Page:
How-To set up a LDAP server and its clients — page 2

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2. Configuring the clients

Each client will need a set of packages. So, now that you are logged on one of your clients, install:

# apt-get install libnss-ldap libpam-ldap nscd
LDAP Account for root: cn=admin,dc=debuntu,dc=local
Password: XXXX
Make local root database admin: yes
Database require logging in: No
Root login account: cn=admin,dc=debuntu,dc=local
Root login password: XXXX

libnss-ldap will allow us to use ldap as a naming service, libpam-ldap allows pm to authenticate users through LDAP and finally nscd is a password, group and host lookup daemon which caches result so LDAP won’t be questionned any time the authentication as to be done.

Now, let’s edit the files and make sure you get the following setting. Starting with /etc/libnss-ldap.conf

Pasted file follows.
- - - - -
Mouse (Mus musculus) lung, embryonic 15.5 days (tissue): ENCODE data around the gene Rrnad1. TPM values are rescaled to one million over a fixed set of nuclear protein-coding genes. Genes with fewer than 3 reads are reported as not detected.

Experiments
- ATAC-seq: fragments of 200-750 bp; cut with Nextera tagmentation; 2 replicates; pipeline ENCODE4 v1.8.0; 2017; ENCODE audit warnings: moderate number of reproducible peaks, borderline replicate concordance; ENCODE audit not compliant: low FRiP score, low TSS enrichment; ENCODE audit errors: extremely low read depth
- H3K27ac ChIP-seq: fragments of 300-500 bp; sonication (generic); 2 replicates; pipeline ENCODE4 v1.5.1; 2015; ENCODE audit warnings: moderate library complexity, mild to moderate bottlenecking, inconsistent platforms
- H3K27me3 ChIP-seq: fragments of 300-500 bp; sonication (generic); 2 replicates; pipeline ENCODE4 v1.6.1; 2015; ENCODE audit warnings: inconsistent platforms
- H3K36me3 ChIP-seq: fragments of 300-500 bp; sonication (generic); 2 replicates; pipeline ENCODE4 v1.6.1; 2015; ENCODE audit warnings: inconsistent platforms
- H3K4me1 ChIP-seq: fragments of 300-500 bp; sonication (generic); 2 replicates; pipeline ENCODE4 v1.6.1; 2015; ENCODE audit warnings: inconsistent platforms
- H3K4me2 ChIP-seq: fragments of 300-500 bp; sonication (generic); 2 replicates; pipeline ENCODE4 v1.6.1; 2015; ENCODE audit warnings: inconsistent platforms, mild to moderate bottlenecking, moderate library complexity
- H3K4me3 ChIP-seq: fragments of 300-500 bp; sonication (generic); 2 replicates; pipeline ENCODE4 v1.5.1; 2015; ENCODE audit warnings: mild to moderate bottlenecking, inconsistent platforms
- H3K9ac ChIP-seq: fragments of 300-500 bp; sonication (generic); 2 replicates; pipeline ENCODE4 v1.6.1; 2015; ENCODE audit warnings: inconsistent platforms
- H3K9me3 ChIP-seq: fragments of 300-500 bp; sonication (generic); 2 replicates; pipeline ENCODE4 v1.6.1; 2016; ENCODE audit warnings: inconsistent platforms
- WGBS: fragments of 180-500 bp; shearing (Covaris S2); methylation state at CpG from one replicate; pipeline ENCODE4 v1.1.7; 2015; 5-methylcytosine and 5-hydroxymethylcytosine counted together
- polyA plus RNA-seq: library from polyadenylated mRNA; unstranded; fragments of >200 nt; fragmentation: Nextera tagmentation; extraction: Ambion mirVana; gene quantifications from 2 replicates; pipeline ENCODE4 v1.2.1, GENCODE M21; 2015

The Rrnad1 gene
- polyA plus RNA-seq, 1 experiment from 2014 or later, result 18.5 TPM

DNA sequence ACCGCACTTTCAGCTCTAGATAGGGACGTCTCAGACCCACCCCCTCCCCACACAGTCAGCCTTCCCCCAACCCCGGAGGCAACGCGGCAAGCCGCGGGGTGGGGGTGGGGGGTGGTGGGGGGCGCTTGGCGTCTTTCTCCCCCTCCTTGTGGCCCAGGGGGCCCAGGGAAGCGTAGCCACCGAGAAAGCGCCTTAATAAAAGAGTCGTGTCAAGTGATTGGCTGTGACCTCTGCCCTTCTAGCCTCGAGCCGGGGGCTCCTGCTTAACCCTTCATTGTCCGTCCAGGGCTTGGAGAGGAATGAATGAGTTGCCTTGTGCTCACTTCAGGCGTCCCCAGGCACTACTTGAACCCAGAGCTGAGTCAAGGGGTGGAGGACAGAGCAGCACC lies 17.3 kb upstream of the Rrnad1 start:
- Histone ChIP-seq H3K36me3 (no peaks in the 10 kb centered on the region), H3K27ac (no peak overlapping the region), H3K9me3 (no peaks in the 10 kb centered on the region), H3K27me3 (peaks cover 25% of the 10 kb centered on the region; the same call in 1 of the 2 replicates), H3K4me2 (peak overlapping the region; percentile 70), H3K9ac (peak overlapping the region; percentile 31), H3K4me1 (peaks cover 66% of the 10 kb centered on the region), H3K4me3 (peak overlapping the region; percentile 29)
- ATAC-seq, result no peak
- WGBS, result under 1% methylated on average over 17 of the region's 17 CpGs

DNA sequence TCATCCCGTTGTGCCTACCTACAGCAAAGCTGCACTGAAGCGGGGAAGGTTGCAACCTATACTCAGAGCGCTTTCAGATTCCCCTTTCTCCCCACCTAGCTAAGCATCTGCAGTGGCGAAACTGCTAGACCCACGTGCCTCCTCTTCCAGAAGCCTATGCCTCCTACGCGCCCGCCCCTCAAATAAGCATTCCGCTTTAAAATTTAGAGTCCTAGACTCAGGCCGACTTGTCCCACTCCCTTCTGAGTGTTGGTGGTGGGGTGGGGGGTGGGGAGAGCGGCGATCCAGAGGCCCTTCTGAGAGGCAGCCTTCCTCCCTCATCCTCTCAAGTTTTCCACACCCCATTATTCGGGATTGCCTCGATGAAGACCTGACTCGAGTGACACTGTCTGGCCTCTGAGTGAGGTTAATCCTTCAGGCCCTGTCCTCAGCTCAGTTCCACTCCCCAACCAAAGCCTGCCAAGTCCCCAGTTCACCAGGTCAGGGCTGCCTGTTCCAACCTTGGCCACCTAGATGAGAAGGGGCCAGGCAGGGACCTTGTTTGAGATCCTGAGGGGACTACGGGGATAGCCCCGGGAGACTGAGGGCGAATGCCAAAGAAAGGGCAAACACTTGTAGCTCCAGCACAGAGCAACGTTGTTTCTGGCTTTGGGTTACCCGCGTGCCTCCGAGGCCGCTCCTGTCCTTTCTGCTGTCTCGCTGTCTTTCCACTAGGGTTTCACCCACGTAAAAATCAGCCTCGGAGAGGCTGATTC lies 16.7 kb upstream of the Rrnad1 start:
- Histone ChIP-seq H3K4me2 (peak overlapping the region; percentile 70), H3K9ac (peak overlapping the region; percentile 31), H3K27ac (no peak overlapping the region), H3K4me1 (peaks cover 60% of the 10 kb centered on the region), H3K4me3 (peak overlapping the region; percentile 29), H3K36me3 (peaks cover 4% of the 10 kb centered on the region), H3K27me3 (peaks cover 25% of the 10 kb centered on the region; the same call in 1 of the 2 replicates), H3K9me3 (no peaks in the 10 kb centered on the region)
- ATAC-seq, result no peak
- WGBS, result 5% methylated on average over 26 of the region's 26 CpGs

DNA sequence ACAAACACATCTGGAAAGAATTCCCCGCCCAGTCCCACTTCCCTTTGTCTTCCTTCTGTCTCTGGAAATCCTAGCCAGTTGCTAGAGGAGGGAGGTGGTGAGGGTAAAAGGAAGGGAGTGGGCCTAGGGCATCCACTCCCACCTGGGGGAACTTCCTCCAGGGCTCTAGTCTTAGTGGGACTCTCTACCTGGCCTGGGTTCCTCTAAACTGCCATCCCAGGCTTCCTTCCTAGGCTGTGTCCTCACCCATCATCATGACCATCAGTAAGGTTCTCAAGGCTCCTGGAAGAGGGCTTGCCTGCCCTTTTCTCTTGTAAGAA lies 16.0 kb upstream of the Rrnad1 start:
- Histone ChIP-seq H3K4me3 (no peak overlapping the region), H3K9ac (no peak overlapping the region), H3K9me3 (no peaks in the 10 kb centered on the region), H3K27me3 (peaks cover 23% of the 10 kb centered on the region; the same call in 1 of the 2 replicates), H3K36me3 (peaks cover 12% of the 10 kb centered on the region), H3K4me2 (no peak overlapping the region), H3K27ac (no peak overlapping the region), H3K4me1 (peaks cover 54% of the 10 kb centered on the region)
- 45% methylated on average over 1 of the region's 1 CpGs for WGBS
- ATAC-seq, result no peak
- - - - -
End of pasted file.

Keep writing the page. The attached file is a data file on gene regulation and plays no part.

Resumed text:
host ldap
base dc=debuntu,dc=local
rootbinddn cn=admin,dc=debuntu,dc=local

and the secret in /etc/libnss-ldap.secret


Then /etc/pam_ldap.conf:

host ldap
base dc=debuntu,dc=local
rootbinddn cn=admin,dc=debuntu,dc=local

and /etc/pam_ldap.secret:


pam configuration files need to be modfied a bit like:


account sufficient
account required
# if you want user homedir to be created on first login
#session required umask=0022 skel=/etc/skel/ silent


auth sufficient
auth required nullok_secure use_first_pass


password sufficient
password required nullok obscure min=4 max=8 md5


session sufficient
session required
session optional

Finally, let’s edit nsswitch so the system will be able to switch from local system authentication to ldap authentication.


passwd: files ldap
group: files ldap
shadow: files ldap

With this settings, login is going to be tried agains the local system users first. If it cannot find a match, it will then try to authenticate against the ldap server.

Now, you should be able to connect on any client by using any LDAP user details.

This tutorial is far from being complete, but you should be able to get started :).